Nucleoside transport in NB4 cells: a role in proliferation, differentiation, cell death, and drug bioavailability

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Flanagan, Sheryl
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University of Guelph

The classification of nucleoside transport (NT) processes is based on functional and pharmacological characteristics including: transport mechanism, ' e' = equilibrative, 'c' = concentrative; sensitivity to nitrobenzylmercaptopurine riboside (NBMPR), a transport inhibitor, ' s' = sensitive, and 'i' = insensitive; and permeant selectivity. In this thesis we examined cytidine and guanosine transport in NB4 cells and characterized a novel 'c'oncentrative, Na +-dependent, 's'ensitive transporter that exhibits a preference for guanosine, thus named 'csg'. HL-60, acute myelocytic leukemia cells do not, while L1210, murine acute lymphocytic leukemia cells do exhibit 'csg' transport activity. It appears that concentrative sensitive guanosine transport is not unique to human leukemia cell lines and the presence of the 'csg' transporter suggests an important role for guanosine in particular forms of leukemia. NB4 cells exhibit bilineage potential with the ability to mature along the monocytic and granulocytic pathways of differentiation. I present data showing 'all'-trans retinoic acid (ATRA)-induced granulocytic differentiation of NB4 cells was accompanied by differential regulation of ' csg' and 'es' NT systems as demonstrated by nucleoside-specific changes in transport rates. Evidence for the presence of two classes of high affinity NBMPR binding sites was demonstrated in all NB4 membrane fractions studied. [3H]-NBMPR equilibrium binding assays are unable to distinguish between 'es' and 'csg' transporters. In this thesis we present evidence to support the possibility that one of the two predicted NBMPR binding sites is representative of 'csg' transporters. The lethal effects of nucleosides in several tissues have been known for many years. In this thesis we demonstrate that NB4 cells exposed to excess extracellular guanosine undergo cell death, via the process of apoptosis, in a concentration- and time-dependent manner. Of particular interest is the demonstrated cooperation of 1-beta-D-arabinofuranosylcytosine (ara-C) and guanosine in eliciting apoptosis in NB4 cells, the clinical relevance of which is discussed. (Abstract shortened by UMI.)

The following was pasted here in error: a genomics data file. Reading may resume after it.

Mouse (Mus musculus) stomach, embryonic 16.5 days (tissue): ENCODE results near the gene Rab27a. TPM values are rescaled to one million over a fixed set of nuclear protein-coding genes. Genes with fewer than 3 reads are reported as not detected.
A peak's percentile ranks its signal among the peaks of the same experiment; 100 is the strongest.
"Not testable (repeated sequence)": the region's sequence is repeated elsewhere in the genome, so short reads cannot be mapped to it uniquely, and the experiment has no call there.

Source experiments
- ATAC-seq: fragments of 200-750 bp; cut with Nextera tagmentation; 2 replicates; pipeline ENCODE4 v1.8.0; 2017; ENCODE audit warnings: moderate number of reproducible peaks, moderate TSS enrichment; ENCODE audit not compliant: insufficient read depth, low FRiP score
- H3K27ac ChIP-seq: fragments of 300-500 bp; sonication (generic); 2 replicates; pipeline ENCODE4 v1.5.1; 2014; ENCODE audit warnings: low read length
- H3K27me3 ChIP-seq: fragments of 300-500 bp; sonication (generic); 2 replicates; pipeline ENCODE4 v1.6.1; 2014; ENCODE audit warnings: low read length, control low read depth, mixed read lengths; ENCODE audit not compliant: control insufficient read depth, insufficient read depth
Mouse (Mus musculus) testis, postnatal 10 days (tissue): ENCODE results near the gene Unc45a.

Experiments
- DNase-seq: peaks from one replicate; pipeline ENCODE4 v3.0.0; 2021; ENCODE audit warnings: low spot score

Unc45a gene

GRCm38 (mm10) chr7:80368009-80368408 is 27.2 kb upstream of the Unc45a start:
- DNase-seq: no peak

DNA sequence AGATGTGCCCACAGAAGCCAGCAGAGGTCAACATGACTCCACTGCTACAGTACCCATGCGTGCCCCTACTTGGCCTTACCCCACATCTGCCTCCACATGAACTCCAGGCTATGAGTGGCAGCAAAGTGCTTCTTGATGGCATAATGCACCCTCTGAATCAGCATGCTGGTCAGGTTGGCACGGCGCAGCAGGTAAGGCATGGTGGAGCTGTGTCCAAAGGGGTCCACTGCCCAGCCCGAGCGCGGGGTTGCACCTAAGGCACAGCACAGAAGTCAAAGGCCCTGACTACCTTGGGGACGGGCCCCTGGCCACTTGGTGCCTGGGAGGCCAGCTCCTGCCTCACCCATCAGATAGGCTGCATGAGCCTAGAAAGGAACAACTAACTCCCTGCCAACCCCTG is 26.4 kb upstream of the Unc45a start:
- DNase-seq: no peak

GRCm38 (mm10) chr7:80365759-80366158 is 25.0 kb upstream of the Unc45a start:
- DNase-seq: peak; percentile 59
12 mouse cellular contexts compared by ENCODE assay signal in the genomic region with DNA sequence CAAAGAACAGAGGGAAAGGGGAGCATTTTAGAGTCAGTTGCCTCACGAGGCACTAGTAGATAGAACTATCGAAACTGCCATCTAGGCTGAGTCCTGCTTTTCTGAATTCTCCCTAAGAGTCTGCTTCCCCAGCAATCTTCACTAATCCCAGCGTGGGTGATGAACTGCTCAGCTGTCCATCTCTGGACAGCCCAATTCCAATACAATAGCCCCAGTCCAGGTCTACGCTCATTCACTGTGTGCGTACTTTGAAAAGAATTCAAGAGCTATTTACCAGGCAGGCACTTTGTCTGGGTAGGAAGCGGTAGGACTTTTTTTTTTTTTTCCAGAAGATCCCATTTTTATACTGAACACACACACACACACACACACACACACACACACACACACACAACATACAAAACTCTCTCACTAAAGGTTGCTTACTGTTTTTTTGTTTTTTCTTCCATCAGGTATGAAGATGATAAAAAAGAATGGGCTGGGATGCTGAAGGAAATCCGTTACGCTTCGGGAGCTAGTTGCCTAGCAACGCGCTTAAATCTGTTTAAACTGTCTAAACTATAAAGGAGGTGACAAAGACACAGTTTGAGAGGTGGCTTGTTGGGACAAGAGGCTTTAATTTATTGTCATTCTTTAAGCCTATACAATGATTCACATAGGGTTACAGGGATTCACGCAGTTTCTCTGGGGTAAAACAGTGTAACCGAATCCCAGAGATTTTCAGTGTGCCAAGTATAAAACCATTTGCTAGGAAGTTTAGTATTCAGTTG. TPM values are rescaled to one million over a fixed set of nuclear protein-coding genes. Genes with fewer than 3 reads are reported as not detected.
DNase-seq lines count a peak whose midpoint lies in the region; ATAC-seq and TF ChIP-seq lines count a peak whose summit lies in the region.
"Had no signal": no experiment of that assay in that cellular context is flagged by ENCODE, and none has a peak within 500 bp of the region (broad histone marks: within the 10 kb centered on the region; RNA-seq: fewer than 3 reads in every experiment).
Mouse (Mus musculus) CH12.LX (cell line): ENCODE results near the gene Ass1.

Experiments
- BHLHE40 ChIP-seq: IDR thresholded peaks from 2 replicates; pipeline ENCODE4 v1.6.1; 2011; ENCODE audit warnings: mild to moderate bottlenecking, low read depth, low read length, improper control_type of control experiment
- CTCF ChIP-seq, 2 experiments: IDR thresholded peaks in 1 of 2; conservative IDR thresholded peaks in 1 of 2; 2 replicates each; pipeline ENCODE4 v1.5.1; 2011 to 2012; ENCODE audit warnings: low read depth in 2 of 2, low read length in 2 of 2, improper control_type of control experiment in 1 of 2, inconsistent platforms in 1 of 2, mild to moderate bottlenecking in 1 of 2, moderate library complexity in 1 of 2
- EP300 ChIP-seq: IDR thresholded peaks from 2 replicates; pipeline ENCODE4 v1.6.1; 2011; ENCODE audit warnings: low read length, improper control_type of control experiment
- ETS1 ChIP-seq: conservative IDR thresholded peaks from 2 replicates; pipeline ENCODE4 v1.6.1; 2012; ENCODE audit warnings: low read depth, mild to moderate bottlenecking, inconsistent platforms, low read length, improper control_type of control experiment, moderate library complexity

cytidine transport, guanosine transport, NB4 cells, concentrative, Na +-dependent, sensitive transporter, csg, nucleoside transport (NT) processes, functional characteristics, pharmacological characteristics